Residents angry about student numbers in East Oxford fear they may be denied their say at a major inquiry into where housing should be built the city.

East Oxford and Headington residents’ associations, representing more than 2,000 households, had submitted a detailed statement setting out their concerns about the impact of large numbers of students on local communities.

In a written statement to a planning inspector, the residents presented evidence that, they say, shows far higher numbers of students are occupying family homes than has been reported.

But residents yesterday claimed that they were being “gagged” after hearing that their submission might not be considered.

And their anger was compounded when it emerged that the submission had been rejected after queries had been raised with the planning inspector’s office by Oxford Brookes University.

The university is said to have questioned whether the issue of student housing fell within the scope of the inquiry.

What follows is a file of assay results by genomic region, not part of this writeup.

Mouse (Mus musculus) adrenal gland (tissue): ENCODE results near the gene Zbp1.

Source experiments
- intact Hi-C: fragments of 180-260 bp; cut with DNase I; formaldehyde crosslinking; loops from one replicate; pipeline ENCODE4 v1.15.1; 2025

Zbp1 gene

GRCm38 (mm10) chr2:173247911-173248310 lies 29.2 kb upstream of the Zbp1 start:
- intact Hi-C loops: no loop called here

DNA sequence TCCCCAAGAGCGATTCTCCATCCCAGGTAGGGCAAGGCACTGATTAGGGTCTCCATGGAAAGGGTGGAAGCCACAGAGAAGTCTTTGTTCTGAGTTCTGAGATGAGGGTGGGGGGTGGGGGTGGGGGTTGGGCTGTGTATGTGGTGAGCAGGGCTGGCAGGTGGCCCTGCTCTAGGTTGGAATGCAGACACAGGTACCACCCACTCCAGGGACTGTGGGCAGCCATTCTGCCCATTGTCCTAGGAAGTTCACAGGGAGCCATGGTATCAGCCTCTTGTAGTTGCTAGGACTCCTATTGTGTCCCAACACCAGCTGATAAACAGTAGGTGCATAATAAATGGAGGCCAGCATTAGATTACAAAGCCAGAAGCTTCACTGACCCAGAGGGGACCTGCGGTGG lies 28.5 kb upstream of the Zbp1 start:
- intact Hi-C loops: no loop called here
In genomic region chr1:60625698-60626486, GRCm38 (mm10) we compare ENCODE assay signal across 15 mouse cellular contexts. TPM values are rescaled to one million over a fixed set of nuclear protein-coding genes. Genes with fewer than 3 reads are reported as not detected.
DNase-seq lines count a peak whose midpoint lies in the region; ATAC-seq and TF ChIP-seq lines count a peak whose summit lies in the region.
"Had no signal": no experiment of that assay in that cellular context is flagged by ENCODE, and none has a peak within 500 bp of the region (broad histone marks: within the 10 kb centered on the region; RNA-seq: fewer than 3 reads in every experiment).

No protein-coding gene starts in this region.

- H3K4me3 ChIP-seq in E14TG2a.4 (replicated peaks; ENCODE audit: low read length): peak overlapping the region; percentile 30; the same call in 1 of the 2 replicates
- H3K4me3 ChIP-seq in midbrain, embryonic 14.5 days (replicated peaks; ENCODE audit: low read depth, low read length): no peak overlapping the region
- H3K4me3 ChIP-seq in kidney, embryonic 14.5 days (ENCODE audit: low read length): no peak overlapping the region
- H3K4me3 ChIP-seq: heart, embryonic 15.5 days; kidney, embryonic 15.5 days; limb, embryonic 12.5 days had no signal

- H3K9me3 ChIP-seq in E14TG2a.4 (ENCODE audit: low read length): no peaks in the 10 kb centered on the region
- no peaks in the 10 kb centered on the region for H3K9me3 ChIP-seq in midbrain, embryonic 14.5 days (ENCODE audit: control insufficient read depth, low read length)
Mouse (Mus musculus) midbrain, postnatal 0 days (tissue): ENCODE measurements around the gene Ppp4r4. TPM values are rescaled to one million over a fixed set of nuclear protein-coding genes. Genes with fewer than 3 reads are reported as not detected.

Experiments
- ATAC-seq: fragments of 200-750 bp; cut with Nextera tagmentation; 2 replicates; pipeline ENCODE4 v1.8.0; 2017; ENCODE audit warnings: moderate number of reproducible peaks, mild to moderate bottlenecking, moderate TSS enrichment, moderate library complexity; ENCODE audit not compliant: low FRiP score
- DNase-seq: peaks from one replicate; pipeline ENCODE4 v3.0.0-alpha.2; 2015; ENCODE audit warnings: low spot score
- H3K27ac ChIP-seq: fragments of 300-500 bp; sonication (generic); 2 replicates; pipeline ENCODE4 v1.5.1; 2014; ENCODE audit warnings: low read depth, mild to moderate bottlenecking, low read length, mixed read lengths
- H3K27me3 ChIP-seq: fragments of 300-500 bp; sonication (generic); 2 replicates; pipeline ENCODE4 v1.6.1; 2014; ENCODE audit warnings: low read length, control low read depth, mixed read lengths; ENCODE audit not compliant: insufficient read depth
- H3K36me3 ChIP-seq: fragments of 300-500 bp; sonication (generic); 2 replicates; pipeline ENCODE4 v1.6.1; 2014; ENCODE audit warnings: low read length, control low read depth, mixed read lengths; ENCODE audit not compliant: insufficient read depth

The submission said evidence obtained from the Higher Education Statistical Agency raised questions about figures submitted to Oxford City Council by Oxford Brookes on where students live in term time.

Planning inspector Stephen Pratt will next week resume the examination in public of Oxford City Council’s core strategy, the planning blueprint for city development over the next two decades An examination in public is held if there are objections to a local authority’s core strategy after it is presented to the Government.

The examination was suspended because of legal challenges to the regional version of the core strategy — the South East Plan — which has since been scrapped by the new Government.

Residents had seen the examination in public as an opportunity to raise the whole issue of the ‘studentification’ of parts of Oxford.

Sietske Boeles, a spokesman for the residents, said: “The new data shows a far higher number of students occupying family houses than reported by Oxford Brookes University.”

George O’Neill, a spokesman for Oxford Brookes University, said: “What is deemed to be within the scope of the resumed hearings and put on the agenda for discussion is ultimately only a decision the planning inspector can make.

“We merely aimed to confirm with the inspector whether the issue of student numbers was likely to come up and, therefore, if it was necessary for us to prepare a submission.”